First of all, if you get a wedding planner to help you with all the preparations (as many couples have started to do), don’t let the person take over. In particular, let the person know that the priest outranks the wedding planner for considerations around the wedding ceremony. I’ve already heard horror stories of wedding planners trying to tell the priest how to do his job, when the wedding planners don’t actually know anything of the purpose of this, that, or the other part of a wedding celebration. Wedding planners can be very helpful, but don’t forget that a planner works for you, not the other way around.

Next, if you want to have some sort of theme for your wedding, please consider the element of tradition in your planning. A fad for a while, for example, was to have a medieval-style wedding. There is nothing wrong with this in principle, of course, but it can wind up dominating the moment such that people start to forget why they are there. Another thing to keep in mind, of course, is simple good taste. Bridesmaid dresses, for example, should strive for beauty and elegance — just say no to skankiness! Again, the Church does not want to micro-manage the details of your wedding planning (we just don’t have the energy for it), but it does mean that if we *do* have a point to raise, we do ask you to consider it seriously. Trust me, we priests see it all eventually, and we are interested only in the beauty of your day.

Finally, don’t forget to invite the priest to the reception! It is not always possible for him to attend, especially if he has more than one wedding that day, but speaking personally I like going to the reception, as it is a good way to mingle with new people and to get to know them. If you do invite the priest, though, on behalf of all my brother priests out there I do ask one favour: as you plan seating arrangements, please seat the priest according to who he might like to sit with, and not according to who might like to sit with him (or according to where you can place one of the few people who comes without a date). While I do mean this somewhat tongue-in-cheek, please don’t forget that the priest is a stranger at your reception: sitting him next to your eccentric aunt who you know is only going to talk nonsense all night, or with your uncle who has issues with the Church and can’t wait to sound off on the priest, is NOT an act of charity! I know, I’ve been there!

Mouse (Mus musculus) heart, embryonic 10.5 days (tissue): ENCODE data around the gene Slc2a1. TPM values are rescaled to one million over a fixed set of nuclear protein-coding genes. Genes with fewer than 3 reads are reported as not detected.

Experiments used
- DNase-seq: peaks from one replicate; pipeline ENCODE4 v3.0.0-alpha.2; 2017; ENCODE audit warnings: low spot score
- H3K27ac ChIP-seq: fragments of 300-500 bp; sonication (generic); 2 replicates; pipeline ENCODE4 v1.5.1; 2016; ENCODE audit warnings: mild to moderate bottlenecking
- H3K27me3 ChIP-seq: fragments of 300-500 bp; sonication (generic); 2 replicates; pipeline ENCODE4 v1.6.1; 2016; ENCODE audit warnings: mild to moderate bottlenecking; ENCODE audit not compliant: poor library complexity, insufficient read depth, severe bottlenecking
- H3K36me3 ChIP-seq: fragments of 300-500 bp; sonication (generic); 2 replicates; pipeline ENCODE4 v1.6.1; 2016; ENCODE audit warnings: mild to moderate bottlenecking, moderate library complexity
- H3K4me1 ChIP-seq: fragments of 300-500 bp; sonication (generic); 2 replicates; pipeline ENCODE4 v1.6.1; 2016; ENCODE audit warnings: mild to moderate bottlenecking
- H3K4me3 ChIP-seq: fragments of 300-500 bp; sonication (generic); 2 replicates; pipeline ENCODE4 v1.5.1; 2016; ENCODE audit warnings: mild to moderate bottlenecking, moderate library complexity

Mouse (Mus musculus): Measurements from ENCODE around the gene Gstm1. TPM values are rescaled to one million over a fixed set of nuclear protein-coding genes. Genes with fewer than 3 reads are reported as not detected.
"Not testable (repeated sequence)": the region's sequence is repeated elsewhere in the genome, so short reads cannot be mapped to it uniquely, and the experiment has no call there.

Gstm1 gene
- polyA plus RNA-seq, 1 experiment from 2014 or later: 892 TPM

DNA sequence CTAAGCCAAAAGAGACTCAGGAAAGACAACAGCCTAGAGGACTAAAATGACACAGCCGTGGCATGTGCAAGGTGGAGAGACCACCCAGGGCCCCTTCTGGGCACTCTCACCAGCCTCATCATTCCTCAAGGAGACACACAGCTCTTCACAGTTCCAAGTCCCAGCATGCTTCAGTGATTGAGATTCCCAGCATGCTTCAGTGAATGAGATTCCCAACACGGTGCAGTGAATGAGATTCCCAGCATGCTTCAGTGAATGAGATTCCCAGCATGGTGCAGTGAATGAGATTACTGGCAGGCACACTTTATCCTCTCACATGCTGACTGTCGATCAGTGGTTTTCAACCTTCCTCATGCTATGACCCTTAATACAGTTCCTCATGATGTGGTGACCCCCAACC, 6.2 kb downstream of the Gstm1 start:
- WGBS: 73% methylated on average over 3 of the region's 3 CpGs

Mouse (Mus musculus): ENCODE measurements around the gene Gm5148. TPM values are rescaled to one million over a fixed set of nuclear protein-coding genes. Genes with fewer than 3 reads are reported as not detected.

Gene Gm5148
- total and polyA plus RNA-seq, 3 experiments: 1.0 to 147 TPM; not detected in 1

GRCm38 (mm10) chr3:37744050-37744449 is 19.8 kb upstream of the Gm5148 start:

Looking to the future

The difference between a wedding and a marriage, of course, is that the first is a moment in time, while the latter continues “till death do us part”. Your married life will have many special moments in it — the purchase of new homes, the birth of children, the celebration of marriage anniversaries. Each of these can be consecrated by God in a special way. So keep in touch! Personally, I love to bless homes, to bless and baptise babies, and to preside the renewal of vows on an anniversary. And, as a special extra for the couples I’ve married, I invite them back once a year for a special “married couples reunion” in August. It is a way for us to stay in touch even after the day of the wedding, and to keep the lines of friendship and communication open. At the very least, you are guaranteed to have somebody to sign your passport application form :-) and who knows what other forms of assistance and life enrichment the Church can provide you. After all, the Church doesn’t just believe in marriage, it believes in YOUR marriage. I pray for all the couples I’ve married, that they may be happy, holy, and prosperous. May your marriage bring you all these blessings!